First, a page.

11/12/04 — Veterans appreciate local parade

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Veterans appreciate local parade

By Sam Atkins
Published in News on November 12, 2004 2:02 PM

Steve Ludwig stood on the side of Center Street wearing a hat with an American Flag design on it.

A sense of pride and excitement filled his face as he awaited the arrival of his daughter, who was participating in her first Wayne County Veterans Day Parade. She was with Girl Scout Troop 231 at Seymour Johnson Air Force Base.

Ludwig said his family comes to the parade every year. He served with the U.S. Air Force's 18th Security Police and was stationed in Okinawa, Japan. He was injured and placed on a temporary retirement list and has worked at Seymour Johnson since 1992.

"It gives me goose bumps," he said, as he looked at people waving American flags honoring those who are in the military now and the ones who died serving the United States.

The annual parade on Thursday began at the 200 block of South Center Street. It was sponsored by the Wayne County Veterans and Patriots Coalition.

Around 65 groups participated in the parade, including area fraternal organizations; bands; the Boy Scouts, Girl Scouts, Cub Scouts and Brownies; National Guard members and vehicles; active-duty military personnel from Seymour Johnson Air Force Base; and members of the Wayne County Sheriff's Office, Goldsboro Police Department and area fire departments. Several veterans groups participated, including the Purple Heart Association, American Legion, and Veterans of Foreign Wars.

Many distinguished visitors were on the viewer's stand. Retired Col. James Hiteshew of Pikeville was the master of ceremonies and announced the parade units as they passed. Hiteshew was a POW in Vietnam for almost six years.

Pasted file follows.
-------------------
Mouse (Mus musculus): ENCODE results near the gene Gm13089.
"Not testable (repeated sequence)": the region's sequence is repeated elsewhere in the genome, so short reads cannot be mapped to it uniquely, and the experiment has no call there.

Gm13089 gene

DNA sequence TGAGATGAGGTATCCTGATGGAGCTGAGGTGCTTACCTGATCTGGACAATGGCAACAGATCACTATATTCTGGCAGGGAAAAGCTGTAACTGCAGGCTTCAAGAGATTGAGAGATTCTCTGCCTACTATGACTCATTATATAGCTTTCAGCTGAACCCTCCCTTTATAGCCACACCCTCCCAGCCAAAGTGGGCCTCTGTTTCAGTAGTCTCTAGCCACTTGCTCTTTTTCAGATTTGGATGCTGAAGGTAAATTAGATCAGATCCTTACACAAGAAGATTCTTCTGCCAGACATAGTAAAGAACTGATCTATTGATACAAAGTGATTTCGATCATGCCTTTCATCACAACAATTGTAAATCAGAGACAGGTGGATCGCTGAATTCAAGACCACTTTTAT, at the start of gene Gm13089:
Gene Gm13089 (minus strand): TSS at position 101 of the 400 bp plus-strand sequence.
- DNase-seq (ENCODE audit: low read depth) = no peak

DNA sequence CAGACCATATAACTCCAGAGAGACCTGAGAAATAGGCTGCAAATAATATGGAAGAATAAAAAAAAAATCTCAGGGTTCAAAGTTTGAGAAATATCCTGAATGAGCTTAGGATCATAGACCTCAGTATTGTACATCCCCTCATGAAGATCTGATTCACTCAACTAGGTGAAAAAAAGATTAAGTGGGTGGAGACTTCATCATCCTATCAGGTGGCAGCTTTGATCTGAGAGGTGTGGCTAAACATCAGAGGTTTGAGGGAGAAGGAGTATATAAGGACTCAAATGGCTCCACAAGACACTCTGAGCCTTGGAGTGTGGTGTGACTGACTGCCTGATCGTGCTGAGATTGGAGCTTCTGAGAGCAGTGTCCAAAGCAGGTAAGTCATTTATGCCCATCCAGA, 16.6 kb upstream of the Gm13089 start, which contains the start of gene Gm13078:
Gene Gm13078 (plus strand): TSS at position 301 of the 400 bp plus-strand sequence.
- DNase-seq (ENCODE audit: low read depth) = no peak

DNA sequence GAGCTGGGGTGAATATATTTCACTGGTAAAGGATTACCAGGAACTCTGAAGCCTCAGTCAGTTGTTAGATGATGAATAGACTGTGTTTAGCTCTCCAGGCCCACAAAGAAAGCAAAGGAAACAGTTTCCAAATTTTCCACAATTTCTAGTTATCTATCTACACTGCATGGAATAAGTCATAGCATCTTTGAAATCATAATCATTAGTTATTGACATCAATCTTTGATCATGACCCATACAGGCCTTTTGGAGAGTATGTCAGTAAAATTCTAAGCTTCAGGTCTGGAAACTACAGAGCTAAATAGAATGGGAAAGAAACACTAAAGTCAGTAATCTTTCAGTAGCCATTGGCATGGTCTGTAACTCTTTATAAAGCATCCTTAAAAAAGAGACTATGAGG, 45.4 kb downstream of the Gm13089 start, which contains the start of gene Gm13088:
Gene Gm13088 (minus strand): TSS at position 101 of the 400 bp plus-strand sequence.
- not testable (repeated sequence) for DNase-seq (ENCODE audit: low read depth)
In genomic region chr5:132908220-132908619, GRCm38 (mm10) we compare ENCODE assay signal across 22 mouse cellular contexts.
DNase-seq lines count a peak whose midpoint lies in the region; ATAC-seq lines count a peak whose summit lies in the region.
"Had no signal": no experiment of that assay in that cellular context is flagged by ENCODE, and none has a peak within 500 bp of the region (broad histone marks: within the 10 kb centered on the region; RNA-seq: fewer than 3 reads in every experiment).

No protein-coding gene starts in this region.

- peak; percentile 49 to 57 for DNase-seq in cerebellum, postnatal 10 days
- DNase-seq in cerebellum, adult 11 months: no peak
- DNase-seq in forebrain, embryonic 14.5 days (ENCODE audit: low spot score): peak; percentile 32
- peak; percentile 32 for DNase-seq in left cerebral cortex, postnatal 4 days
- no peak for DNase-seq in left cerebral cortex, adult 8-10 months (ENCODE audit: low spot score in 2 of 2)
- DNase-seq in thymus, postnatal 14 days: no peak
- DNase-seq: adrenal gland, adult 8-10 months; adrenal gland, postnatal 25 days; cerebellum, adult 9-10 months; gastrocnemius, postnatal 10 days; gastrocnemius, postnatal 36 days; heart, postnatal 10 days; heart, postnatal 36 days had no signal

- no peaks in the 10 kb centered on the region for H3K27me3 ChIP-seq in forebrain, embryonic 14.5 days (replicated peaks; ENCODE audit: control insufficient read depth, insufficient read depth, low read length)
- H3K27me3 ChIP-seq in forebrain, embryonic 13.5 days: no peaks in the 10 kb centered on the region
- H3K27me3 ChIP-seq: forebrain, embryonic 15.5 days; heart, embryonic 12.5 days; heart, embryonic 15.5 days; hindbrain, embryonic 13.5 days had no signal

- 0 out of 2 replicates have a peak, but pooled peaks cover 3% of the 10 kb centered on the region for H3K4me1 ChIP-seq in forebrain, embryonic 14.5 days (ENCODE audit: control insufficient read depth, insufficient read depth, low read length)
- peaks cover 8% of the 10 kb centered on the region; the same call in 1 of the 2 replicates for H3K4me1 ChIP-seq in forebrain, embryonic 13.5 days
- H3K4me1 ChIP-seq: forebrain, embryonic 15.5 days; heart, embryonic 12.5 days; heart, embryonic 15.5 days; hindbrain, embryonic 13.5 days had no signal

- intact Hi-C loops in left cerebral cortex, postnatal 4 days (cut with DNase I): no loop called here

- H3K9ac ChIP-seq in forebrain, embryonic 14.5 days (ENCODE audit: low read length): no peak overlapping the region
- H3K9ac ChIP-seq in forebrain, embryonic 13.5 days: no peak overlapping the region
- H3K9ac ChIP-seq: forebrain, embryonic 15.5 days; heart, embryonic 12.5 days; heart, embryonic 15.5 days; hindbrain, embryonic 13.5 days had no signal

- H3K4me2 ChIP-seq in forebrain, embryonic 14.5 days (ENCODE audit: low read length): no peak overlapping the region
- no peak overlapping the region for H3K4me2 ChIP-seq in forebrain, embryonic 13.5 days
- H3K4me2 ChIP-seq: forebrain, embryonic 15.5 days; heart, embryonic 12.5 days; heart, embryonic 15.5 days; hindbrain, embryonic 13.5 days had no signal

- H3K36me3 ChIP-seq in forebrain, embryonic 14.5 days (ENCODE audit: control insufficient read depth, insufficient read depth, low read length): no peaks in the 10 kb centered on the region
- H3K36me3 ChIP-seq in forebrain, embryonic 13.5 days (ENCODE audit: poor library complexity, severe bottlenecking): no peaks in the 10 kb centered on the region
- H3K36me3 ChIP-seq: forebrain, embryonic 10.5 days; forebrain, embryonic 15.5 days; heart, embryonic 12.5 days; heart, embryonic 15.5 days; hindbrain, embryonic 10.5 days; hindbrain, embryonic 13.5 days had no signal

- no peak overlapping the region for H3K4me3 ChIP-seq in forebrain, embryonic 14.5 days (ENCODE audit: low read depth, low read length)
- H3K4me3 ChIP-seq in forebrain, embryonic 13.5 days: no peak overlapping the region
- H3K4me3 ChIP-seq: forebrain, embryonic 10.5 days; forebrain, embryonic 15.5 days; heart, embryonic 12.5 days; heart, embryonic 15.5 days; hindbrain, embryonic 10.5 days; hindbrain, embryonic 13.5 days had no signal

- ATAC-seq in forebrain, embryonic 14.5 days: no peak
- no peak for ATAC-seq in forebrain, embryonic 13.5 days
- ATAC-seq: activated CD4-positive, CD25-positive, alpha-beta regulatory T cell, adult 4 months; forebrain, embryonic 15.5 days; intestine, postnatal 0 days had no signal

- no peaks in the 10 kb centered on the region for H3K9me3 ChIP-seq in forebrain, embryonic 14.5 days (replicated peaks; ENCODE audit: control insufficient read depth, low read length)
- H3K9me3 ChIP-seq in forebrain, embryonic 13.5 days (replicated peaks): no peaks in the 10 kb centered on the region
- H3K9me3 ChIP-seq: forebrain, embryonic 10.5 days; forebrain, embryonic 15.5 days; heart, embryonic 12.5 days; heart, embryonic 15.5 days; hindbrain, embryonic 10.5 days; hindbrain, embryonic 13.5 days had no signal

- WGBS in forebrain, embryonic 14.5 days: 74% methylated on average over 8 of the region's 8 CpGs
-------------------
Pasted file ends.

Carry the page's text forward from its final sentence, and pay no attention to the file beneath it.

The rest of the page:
Also in attendance were local officials; Col. Mike Holmes, 4th Fighter Wing commander at Seymour Johnson; and Col. Paul Sykes, 916th Air Refueling Wing commander.

Rose Whaley from Pink Hill read a poem titled "Will the Circle Be Broken." Her grandfather is a veteran of World War I and World War II. Senior Master Sgt. Dolly Witt from Seymour Johnson was the emcee for the event.

Robert Brown, 62, a retired E-5 with the U.S. Army's 22nd Supply Company, watched the parade with his wife, Rosetta. He served in the Army for eight years, which included two tours in the Vietnam War. He arrived early to the parade to get a good spot along Center Street.

"I really think veterans should always be honored; it shows respect for what we did," he said. "We have a freedom that other countries don't have and it is through the work of the military that we maintain that freedom."

Following the parade, there was a wreath-laying ceremony at the Doughboy Statue on the Walnut Street side of the Wayne County Courthouse. During the ceremony, military, civic and governmental leaders paid tribute to all veterans.

Col. Holmes, 4th Fighter Wing commander, said Veterans Day originally began as a celebration of peace. "During World War I, our nation and our allies fought 'the war to end all wars.' The guns finally fell silent over the battlefields of Europe on Nov. 11, 1918," he said.

Great Britain and France commemorated the end of the war as Armistice Day. President Woodrow Wilson later directed that Armistice Day be an annual celebration, he added.

World War II and the Korean War followed and citizens recommended that the men and women who served in those wars also deserved recognition. In 1953, President Dwight Eisenhower renamed it Veterans Day.

Earlier this year was the 60th anniversary of the D-Day invasion of Normandy in World War II. More than 16 million Americans served in that war and about 4 million remain alive today. About 1,100 World War II veterans pass away each day, added Holmes.

He said the nation is at war again on this Veterans Day and the war on terrorism will likely last many years.

"The men and women of the 4th Fighter Wing have answered the call to defend this great nation just as so many have before them. I'm proud of these young kids who have performed heroically and continue to do so today," he added.

Holmes and Barbara Newman, a "Vietnam Gold Star Wife," placed the wreath in front of the Doughboy.